Many people in the West believe that China is already a superpower, or will quickly replace the United States to become a superpower. A recent poll by the Pew Research Center reveals that 44 percent of Americans believe that China is the top global economic power, while in reality, China’s economy is barely one-third the size of the U. S. economy. This kind of misconception has engendered many unrealistic fears about China.
The truth is that China is not a superpower, and I doubt it will ever become one.
Fareed Zakaria, CNN host and Washington Post columnist, defined in his bestselling book The Post-American World that a superpower is a country that achieves dominance in ideas or ideology, an economic system, and military power.
In terms of ideas or ideology, the Chinese are probably more confused than anyone else in the world. During the Cultural Revolution, many Chinese traditions, including Confucianism, were destroyed. Communism has proved to be disastrous, and no one believes in it anymore. In today’s China where money is king, people have become disillusioned with any notion of ideals. There has been serious moral decay in society.
In recent years, the Chinese government has called for building “a harmonious society.” Harmony is a virtuous concept deeply rooted in Chinese culture and the Confucian tradition. It could become a new ideology for China. However, it has been overly used in propaganda and has become a cliché rather than a meaningful ideal.
The United States remains the country standing for the universal ideals that people around the world aspire to – liberty and democracy. Unlike Americans who have a clear message for the world, the Chinese do not have a vision for themselves, let alone to influence the world. I have talked to Chinese officials, scholars, business people and students. None of them see China as a superpower. In contrast, many of them look up to the United States as a model and admire the “American way of life.”
Economically, China’s achievements are indeed impressive. In the past 30 years, China has sustained nearly double-digit growth. However, we need to keep in mind that China started from a very low level of GDP. Much of its growth comes from heavy investment in infrastructure. In 2009, China’s per capita GDP was only about $3,600, compared with $46,000 in the United States. Among the world’s top-10 largest companies, the United States claims five, and China has none.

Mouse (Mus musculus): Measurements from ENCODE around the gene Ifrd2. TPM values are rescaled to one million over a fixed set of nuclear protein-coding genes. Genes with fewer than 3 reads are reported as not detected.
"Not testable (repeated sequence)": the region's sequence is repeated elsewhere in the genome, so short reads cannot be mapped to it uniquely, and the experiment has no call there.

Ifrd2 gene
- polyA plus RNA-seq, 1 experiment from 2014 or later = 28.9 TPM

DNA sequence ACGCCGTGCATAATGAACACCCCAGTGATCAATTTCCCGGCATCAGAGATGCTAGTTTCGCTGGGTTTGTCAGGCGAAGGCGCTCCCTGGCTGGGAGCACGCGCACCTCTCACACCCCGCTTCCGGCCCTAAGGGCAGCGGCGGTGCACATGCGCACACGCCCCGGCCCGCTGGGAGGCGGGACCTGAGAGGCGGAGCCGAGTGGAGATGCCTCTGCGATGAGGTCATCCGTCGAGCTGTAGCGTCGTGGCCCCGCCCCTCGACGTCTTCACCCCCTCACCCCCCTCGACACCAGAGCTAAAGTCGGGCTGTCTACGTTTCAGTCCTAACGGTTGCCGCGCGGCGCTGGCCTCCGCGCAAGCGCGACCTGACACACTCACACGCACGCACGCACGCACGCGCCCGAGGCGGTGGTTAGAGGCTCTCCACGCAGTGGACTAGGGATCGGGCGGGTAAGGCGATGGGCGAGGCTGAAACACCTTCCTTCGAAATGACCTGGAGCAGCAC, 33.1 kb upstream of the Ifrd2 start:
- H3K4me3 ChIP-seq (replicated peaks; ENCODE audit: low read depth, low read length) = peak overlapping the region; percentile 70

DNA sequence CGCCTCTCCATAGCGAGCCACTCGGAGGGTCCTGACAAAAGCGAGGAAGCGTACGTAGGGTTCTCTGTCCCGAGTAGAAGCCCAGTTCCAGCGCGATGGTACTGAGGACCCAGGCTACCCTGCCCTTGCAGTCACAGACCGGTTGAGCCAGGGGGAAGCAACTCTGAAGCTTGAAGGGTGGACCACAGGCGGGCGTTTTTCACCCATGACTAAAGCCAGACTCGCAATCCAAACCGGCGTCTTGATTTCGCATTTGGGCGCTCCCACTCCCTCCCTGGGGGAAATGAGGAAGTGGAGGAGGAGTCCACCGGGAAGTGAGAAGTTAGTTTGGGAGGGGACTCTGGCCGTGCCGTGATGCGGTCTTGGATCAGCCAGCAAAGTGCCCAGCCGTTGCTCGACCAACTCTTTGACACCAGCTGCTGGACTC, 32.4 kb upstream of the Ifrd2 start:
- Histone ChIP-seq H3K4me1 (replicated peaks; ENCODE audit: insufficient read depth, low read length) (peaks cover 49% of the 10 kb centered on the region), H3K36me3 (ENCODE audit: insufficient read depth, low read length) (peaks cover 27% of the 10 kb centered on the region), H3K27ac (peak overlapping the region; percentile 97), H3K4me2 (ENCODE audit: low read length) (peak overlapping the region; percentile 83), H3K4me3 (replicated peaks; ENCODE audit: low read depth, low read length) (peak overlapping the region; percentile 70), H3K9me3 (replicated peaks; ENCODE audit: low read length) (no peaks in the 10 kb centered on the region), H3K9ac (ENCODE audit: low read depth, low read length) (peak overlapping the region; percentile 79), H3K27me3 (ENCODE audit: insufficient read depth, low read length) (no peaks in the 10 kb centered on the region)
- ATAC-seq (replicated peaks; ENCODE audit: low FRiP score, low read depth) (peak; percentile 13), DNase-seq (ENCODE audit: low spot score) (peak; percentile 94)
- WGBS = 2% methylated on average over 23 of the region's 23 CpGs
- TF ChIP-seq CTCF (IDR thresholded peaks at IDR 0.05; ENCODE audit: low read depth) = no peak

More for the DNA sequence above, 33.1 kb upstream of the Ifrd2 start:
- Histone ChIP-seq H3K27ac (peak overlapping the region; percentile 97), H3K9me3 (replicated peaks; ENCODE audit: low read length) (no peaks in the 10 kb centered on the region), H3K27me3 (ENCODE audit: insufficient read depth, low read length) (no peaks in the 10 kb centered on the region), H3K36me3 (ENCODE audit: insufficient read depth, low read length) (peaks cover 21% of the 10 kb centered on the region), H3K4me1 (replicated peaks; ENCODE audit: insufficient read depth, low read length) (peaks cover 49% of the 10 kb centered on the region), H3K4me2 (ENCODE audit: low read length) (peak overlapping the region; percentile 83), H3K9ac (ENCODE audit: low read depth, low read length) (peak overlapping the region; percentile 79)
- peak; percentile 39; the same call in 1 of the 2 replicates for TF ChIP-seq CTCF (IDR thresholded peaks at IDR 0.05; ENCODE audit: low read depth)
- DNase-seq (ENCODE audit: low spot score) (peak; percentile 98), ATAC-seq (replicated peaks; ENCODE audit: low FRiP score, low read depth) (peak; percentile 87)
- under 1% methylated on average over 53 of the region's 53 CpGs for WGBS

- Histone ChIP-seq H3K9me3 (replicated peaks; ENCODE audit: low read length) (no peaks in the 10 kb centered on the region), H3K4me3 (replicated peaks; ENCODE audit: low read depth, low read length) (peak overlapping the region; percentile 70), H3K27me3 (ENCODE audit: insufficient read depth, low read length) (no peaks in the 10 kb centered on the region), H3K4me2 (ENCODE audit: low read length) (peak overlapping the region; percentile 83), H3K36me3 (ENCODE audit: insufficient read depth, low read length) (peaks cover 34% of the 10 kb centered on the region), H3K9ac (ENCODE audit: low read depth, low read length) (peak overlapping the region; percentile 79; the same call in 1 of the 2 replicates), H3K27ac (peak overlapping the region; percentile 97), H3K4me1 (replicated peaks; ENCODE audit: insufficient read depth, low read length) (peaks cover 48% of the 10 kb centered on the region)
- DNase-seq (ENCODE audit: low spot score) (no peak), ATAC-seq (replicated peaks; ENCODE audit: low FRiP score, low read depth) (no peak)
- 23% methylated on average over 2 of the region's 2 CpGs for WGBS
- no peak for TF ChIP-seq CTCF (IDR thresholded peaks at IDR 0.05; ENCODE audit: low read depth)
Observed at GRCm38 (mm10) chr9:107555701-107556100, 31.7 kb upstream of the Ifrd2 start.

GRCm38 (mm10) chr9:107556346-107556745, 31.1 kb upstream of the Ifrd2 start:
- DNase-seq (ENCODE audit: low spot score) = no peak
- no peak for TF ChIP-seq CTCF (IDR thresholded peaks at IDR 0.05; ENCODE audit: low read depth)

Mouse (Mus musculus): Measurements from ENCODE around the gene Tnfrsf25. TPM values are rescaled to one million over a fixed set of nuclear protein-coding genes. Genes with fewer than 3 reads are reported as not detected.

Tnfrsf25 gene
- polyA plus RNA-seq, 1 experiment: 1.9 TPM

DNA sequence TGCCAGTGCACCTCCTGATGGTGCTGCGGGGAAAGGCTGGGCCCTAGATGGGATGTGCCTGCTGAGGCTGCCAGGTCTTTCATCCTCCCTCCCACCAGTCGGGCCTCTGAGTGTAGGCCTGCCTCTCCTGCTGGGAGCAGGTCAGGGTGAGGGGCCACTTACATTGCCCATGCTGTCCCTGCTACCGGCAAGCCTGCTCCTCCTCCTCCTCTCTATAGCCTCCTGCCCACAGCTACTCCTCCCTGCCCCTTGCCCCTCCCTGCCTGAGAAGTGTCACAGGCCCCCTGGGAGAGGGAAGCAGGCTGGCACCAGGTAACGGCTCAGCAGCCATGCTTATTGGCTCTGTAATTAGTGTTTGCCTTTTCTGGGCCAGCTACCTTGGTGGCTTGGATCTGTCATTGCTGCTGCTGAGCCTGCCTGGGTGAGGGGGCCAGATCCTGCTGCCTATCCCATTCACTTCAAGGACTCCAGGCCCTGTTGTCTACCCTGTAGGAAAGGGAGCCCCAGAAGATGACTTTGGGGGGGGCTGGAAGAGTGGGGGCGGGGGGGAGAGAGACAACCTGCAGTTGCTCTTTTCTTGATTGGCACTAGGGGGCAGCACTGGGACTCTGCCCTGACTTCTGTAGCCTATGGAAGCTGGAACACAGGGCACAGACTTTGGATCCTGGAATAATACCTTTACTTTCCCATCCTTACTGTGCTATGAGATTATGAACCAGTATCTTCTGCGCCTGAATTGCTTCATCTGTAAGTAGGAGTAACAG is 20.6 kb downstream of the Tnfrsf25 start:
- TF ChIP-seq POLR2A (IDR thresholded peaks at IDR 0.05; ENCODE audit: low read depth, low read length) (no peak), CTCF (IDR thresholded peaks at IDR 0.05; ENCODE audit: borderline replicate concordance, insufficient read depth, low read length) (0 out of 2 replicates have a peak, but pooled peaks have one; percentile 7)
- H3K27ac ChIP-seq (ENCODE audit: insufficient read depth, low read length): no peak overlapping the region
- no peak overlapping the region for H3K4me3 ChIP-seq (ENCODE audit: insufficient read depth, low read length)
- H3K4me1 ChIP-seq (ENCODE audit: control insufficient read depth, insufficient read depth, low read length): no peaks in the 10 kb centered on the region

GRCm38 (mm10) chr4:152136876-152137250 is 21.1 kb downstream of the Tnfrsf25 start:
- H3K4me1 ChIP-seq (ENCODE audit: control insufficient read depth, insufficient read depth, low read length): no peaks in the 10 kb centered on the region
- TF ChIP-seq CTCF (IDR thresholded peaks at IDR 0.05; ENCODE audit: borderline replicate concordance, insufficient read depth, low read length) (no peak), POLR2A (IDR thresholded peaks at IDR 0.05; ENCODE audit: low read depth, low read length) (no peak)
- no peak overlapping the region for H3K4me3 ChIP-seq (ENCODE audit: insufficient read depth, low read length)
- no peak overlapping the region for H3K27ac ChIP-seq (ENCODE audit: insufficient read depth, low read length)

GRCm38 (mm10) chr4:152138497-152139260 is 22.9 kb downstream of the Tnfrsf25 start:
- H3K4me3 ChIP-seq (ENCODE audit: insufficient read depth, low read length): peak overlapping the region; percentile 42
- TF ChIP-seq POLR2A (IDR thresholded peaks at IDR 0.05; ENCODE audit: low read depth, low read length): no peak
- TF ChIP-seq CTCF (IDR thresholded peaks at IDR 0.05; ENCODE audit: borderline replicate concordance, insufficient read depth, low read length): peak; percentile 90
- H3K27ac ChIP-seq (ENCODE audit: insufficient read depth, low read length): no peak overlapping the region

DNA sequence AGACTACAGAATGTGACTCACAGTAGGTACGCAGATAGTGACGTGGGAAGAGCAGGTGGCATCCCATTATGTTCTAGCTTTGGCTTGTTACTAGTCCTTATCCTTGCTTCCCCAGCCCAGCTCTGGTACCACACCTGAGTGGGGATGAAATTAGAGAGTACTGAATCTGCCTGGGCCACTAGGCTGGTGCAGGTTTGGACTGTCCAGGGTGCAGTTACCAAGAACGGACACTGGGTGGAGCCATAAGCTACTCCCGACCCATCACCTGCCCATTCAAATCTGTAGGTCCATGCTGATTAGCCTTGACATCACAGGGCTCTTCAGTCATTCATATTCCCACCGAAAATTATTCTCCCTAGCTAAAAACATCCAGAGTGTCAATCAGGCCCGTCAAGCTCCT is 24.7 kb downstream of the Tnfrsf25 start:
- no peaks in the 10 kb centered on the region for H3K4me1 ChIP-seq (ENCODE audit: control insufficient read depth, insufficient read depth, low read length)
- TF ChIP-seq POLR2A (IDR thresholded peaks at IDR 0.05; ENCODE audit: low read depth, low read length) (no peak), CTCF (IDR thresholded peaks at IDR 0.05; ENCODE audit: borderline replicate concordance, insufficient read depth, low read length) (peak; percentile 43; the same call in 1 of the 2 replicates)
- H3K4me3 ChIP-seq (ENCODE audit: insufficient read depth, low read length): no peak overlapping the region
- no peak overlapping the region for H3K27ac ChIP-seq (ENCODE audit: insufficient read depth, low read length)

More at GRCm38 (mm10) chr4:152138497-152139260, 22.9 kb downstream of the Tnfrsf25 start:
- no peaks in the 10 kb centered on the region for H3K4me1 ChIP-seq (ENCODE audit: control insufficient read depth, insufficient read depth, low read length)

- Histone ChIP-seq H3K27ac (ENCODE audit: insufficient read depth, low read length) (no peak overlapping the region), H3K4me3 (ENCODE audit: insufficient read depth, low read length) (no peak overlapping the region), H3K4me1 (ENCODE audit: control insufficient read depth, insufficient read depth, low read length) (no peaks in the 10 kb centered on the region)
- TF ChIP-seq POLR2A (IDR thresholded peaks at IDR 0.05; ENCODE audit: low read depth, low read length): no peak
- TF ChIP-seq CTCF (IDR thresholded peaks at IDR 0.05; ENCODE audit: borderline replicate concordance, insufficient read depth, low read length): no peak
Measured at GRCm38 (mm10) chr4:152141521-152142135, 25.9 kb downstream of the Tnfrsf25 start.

With all the troubles on Wall Street, it is easy to forget that China’s economic success is actually a triumph of capitalism. In recent decades, China has been learning from the West and now primarily practices capitalism. Although China is searching for a recipe that suits the country’s unique situation, namely a “socialist market economy with Chinese characteristics,” it has been a trial-and-error exercise. China has not yet established an economic model that has proven it can withstand long-term tests.
Some people believe that China will eventually surpass the United States as the world’s largest economy. Others argue that the line between the U. S. and China may never cross. I believe that China’s economy will continue to grow rapidly over the next 10 to 15 years. After that, it will slow down when its per capita income approaches $10,000. That will make China’s economy close to the size of the U. S. economy.
Militarily, China’s military spending is only a fraction of what the U. S. spends. A 2009 Pentagon report estimated China’s total military spending at between $105 and $150 billion, compared to $719 billion by the United States. Until recently, China did not have a foreign policy or a global strategy. Even its current foreign policies are almost exclusively commercially-focused.
Harvard professor Joseph Nye has a more detailed analysis about whether China will become a contender with the United States. As he pointed out, “The fact that China is not likely to become a peer competitor to the US on a global basis does not mean that it could not challenge the US in Asia, and the dangers of conflict can never be ruled out.”
I think China’s influence in Asia will be limited. Who is China’s ally? Singapore? North Korea? India will be more likely allied with the U. S. than with China, and we know Japan’s position. As much as I love China, I have to agree with Singaporean scholar Simon Tay’s comment, “no one in Asia wants to live in a Chinese-dominated world. There is no Chinese dream to which people aspire.”
By all measures, China is not a superpower. With other major economies such as India and Russia on the rise, it is hard to see China ever becoming a superpower.
Despite all the problems the U. S. faces, I still believe that the United States has stronger long-term political and economic fundamentals than China. Many vital functions of Chinese society, including its education and healthcare systems, are far from sophisticated. China is not yet a country of the rule of law. The government still arbitrarily detains dissidents and censors the Internet. Corruption and nepotism are rampant. Chinese culture tends to reward the mediocre rather than the extraordinary. There are many uncertainties in China’s future including the ramifications of environmental degradation, an aging population, political instability, social strife and ethnic conflicts.
However, China will be a major economic power. It will probably be the second most important country in the world after the United States on many critical international issues. China’s presence as a major economic power will be good for the world as well as for the U. S., because no one wants to live in an American-dominated world either. China’s strength is that it can be assertive without being confrontational. It is crucial that the United States makes China a partner, not an enemy, because the future of the world’s prosperity and stability depends on it.